1. I just found out that one of my sponsored children has been sponsored four times in the past six years. I was wondering what type of effect this has on children. Do they get to the point where they are not even excited to be sponsored anymore? Is this a common occurrence? (Cindy)
To be completely honest, yes. Some of the children have received the sad news several times that their sponsors canceled. If that has happened several times, the children think something is wrong with them.
It is amazing the influence a sponsor can have on the child. For example, I remember a 25-year-old Compassion graduate. She is a Christian who is married and has two babies. She also serves as a center worker. Even though she is an adult and loves Compassion’s ministry, she always cries because in the 15 years of sponsorship her sponsor did not write one single letter. She wrote her sponsor dozens of letters, but she never received any response.
2. What are the great things about El Salvador that you want us to know about? Tell us about a particular strength or something special about the people of your country. (Lisa Miles)
El Salvador is the smallest country in the Americas, but our people have a great heart. In Central America they call us the smiling country, and I think that is a special thing about our people. We have faced earthquakes, hurricanes, civil war, and poverty, but in any problem if you ask a Salvadoran, “How are you doing?” he or she will say with an honest and warm smile, “It’s all good!” Our people are very positive and enthusiastic, and they have warrior hearts that can overcome any disaster or negative situation.
I think of my own sponsored child who, in his very first letter at the age of seven, told me of his intention to be an artist. This is a little boy in rural Africa who had never owned a box of crayons or a set of paints in his life. But what does that matter to a child who has faith?
Compassion International Tanzania (CIT) registered* its 50,000 child two months ago on Februray 16.
This historic registration ushered in a new era for us. It was a moment to put down our tools, celebrate the Lord’s favor, and thank Him for what he has done and for His faithfulness. It was a milestone for the Tanzanian ministry, an achievement worth celebrating.
Now let’s see how we reached the 50,000 child mark and also learn about how our child registration process works.
The milestone occurred in Tabora, more than 650 kilometers from Arusha, where the head office of CIT is located. But the search actually began months earlier.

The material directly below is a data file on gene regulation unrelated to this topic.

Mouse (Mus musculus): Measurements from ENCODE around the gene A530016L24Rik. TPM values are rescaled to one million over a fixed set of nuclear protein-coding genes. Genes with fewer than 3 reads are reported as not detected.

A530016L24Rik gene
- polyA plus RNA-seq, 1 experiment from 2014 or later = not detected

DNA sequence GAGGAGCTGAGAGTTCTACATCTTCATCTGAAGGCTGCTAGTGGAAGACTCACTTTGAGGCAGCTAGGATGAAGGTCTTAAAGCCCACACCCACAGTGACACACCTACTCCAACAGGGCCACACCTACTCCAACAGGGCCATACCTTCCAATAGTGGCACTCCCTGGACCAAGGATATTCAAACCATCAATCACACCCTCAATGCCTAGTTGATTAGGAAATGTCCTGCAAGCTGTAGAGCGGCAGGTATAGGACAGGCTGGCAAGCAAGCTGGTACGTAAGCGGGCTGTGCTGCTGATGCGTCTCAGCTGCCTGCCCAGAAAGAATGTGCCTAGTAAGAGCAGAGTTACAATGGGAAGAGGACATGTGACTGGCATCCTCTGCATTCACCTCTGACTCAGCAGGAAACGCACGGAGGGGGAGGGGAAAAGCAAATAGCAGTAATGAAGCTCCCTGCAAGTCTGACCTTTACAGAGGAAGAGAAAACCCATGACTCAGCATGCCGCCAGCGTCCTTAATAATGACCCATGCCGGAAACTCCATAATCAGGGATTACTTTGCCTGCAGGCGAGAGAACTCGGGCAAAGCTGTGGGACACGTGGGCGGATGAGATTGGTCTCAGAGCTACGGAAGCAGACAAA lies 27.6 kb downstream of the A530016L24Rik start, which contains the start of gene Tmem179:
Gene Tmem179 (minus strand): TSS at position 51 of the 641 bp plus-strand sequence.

Finding Church Partners
Before going into a new area, CIT conducts country mapping to determine the level of poverty in one area as compared to another. Country mapping is necessary so we can determine where the greatest ministry need is.
After country mapping, we conduct a baseline survey to determine if the areas identified with a high degree of poverty have Christian churches whose mission matches ours.
This is critical because we work through the local church — it is the local church that actually implements the program and cares for the children. If there is no church, our ministry model won’t work, regardless of the degree of poverty that exists there.
We ask questions, such as:
- Does the church have classrooms to accommodate the children?
- Do they have people who can teach and work with children or who can learn to assist children?
- Are there peopleand children who can help the program continue?
This baseline survey helps us decide which areas and churches are a good fit. Of course, in all the stages we keep praying and asking God to lead us in the right path and to bring people who will be willing to sponsor children and release the resources needed.
After the baseline survey, we gather all the potential church partners for vision casting. In this gathering we share the importance of ministry to children and call on the church to awaken to the call of Jesus Christ to fulfill the Greatest Commandment.
After this, we choose the potential church partners and invite them to a partnership meeting. At this one-day meeting, it is time to pray together and for us to give relevant partnership documents to the new church partners.
If the partners agree on the conditions, they sign a partnership agreement with us. These partnership agreements give room to church partners to start preparing environments to begin the ministry. They start recruiting project workers and create a child ministry committee formed from church members.
The church has to find those able and qualified to work in the project as project coordinator, project accountant, project social worker, and project health worker.
Once all the project workers are chosen, they attend the “One-Month Child Ministry Foundation Course” that all project workers go through.
In this course, the newly recruited project workers are trained on how to implement the ministry and how to minister to each child individually.
They also learn what is expected of them and different ways and procedures of reporting and giving feedback to us. They get to know the organizational structure of CIT, the departments involved, and how each department works.
Screening and Registration
All this leads up to child screening and registration. (more…)